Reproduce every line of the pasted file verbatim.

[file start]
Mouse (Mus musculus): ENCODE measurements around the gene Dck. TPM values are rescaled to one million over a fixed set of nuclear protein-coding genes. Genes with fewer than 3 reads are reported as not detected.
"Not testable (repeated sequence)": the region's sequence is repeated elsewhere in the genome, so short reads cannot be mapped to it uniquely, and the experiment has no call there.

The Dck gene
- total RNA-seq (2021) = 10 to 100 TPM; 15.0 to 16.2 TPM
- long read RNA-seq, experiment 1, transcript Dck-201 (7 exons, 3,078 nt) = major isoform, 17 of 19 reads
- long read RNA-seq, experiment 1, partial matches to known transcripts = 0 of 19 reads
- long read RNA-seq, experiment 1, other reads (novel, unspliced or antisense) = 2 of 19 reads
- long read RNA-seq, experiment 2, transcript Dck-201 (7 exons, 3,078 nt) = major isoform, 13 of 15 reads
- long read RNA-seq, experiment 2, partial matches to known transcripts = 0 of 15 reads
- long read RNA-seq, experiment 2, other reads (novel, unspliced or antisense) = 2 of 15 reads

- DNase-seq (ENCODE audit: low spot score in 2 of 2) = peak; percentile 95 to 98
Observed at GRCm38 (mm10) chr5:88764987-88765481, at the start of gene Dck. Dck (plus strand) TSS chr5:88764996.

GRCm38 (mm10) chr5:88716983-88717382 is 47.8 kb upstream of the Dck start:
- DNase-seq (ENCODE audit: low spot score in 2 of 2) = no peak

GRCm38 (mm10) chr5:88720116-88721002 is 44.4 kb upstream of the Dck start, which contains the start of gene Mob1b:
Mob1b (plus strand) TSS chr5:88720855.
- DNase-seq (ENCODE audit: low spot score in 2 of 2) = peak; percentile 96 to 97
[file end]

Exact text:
Mouse (Mus musculus): ENCODE measurements around the gene Dck. TPM values are rescaled to one million over a fixed set of nuclear protein-coding genes. Genes with fewer than 3 reads are reported as not detected.
"Not testable (repeated sequence)": the region's sequence is repeated elsewhere in the genome, so short reads cannot be mapped to it uniquely, and the experiment has no call there.

The Dck gene
- total RNA-seq (2021) = 10 to 100 TPM; 15.0 to 16.2 TPM
- long read RNA-seq, experiment 1, transcript Dck-201 (7 exons, 3,078 nt) = major isoform, 17 of 19 reads
- long read RNA-seq, experiment 1, partial matches to known transcripts = 0 of 19 reads
- long read RNA-seq, experiment 1, other reads (novel, unspliced or antisense) = 2 of 19 reads
- long read RNA-seq, experiment 2, transcript Dck-201 (7 exons, 3,078 nt) = major isoform, 13 of 15 reads
- long read RNA-seq, experiment 2, partial matches to known transcripts = 0 of 15 reads
- long read RNA-seq, experiment 2, other reads (novel, unspliced or antisense) = 2 of 15 reads

- DNase-seq (ENCODE audit: low spot score in 2 of 2) = peak; percentile 95 to 98
Observed at GRCm38 (mm10) chr5:88764987-88765481, at the start of gene Dck. Dck (plus strand) TSS chr5:88764996.

GRCm38 (mm10) chr5:88716983-88717382 is 47.8 kb upstream of the Dck start:
- DNase-seq (ENCODE audit: low spot score in 2 of 2) = no peak

GRCm38 (mm10) chr5:88720116-88721002 is 44.4 kb upstream of the Dck start, which contains the start of gene Mob1b:
Mob1b (plus strand) TSS chr5:88720855.
- DNase-seq (ENCODE audit: low spot score in 2 of 2) = peak; percentile 96 to 97